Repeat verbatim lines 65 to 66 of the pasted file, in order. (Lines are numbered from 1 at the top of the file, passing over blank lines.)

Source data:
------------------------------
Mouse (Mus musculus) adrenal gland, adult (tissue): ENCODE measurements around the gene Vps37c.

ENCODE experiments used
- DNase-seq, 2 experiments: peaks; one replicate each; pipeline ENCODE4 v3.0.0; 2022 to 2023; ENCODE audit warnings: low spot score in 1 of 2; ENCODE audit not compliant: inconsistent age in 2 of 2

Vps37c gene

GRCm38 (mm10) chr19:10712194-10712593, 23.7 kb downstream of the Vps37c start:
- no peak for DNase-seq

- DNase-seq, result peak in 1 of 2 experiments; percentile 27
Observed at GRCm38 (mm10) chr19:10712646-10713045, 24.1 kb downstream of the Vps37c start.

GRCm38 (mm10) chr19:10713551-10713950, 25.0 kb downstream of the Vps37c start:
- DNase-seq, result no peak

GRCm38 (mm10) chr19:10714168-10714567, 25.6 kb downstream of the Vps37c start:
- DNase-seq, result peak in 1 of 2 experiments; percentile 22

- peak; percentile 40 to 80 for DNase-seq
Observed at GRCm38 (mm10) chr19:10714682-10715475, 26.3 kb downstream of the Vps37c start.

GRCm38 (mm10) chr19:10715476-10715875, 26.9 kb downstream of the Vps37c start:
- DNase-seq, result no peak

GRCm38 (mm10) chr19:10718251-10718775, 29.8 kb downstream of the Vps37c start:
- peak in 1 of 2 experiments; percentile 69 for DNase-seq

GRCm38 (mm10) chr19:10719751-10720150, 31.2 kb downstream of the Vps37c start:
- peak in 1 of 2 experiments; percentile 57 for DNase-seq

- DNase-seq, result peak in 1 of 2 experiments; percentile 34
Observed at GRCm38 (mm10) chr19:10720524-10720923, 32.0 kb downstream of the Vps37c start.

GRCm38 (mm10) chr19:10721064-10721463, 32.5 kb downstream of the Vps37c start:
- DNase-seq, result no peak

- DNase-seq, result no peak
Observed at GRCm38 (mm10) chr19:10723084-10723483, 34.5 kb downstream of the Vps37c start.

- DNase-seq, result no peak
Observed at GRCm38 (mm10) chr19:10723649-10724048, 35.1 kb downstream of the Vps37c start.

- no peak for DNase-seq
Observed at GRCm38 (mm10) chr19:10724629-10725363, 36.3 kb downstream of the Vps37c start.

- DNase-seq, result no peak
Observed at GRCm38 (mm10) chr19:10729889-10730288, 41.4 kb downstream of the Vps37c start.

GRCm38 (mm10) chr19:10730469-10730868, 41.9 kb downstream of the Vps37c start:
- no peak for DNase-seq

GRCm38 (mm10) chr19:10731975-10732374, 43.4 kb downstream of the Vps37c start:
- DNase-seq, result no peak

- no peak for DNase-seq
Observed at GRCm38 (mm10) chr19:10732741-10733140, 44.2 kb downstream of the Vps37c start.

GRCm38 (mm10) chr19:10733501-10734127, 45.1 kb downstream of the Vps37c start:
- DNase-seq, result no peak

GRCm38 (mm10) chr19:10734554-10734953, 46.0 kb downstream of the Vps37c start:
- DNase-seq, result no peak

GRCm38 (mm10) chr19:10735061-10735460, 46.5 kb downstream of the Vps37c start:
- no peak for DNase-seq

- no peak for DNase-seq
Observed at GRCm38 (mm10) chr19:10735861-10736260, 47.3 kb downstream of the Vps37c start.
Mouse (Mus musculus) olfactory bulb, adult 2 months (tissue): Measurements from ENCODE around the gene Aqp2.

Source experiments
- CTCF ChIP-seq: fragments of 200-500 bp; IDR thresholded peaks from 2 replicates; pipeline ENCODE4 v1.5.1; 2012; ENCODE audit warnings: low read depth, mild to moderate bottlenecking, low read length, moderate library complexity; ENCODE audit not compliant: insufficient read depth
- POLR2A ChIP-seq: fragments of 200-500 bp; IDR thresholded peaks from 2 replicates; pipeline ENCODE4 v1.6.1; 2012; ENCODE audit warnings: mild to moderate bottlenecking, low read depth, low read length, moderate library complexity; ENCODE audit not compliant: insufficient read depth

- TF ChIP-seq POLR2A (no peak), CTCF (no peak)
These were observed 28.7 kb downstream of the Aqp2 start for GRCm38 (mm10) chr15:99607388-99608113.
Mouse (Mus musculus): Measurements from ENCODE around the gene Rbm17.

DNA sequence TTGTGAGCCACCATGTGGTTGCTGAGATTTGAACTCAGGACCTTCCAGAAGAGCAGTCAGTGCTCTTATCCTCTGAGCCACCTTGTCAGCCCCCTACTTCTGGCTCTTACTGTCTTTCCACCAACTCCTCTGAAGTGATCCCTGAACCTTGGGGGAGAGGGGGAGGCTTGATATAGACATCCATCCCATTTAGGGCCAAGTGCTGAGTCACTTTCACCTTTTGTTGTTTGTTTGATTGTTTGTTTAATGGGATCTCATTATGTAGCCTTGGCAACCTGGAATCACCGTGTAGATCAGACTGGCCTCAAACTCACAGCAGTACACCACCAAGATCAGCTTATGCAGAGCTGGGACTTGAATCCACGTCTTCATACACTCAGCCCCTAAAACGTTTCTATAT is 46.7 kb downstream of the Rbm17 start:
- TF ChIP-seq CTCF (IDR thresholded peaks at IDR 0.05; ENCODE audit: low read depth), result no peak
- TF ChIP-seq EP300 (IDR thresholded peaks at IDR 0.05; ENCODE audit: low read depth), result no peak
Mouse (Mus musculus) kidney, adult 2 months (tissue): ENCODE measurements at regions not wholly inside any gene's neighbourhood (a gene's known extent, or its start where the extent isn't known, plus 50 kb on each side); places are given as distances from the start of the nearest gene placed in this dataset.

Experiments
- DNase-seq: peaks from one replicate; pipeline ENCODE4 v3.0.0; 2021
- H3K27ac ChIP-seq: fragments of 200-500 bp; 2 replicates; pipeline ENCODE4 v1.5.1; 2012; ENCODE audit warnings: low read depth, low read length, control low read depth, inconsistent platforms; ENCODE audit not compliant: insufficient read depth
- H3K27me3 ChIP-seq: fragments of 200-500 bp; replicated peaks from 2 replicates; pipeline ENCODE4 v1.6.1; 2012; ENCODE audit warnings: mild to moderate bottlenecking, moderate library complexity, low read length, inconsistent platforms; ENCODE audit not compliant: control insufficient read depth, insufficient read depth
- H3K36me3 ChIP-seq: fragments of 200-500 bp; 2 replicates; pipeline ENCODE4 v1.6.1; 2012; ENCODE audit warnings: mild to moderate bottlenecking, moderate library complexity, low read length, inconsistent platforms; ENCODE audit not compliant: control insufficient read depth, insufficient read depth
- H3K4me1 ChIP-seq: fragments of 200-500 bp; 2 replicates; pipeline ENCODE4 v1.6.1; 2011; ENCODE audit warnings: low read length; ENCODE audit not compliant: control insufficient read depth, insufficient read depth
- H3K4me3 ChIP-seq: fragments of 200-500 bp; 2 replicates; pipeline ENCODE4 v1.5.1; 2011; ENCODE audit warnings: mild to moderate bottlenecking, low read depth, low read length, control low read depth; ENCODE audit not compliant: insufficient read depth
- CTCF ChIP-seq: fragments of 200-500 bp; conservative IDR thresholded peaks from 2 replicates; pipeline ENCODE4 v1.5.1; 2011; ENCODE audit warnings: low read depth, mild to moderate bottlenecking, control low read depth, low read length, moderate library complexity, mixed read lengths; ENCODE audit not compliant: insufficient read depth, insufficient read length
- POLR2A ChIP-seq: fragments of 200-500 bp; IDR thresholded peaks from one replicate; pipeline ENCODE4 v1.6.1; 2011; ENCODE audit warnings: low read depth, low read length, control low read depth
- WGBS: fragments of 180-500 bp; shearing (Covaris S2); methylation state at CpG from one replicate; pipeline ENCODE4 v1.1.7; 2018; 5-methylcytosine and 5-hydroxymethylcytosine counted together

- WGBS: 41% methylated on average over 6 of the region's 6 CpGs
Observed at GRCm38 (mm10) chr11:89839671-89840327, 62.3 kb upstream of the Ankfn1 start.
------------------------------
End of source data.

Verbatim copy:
- CTCF ChIP-seq: fragments of 200-500 bp; conservative IDR thresholded peaks from 2 replicates; pipeline ENCODE4 v1.5.1; 2011; ENCODE audit warnings: low read depth, mild to moderate bottlenecking, control low read depth, low read length, moderate library complexity, mixed read lengths; ENCODE audit not compliant: insufficient read depth, insufficient read length
- POLR2A ChIP-seq: fragments of 200-500 bp; IDR thresholded peaks from one replicate; pipeline ENCODE4 v1.6.1; 2011; ENCODE audit warnings: low read depth, low read length, control low read depth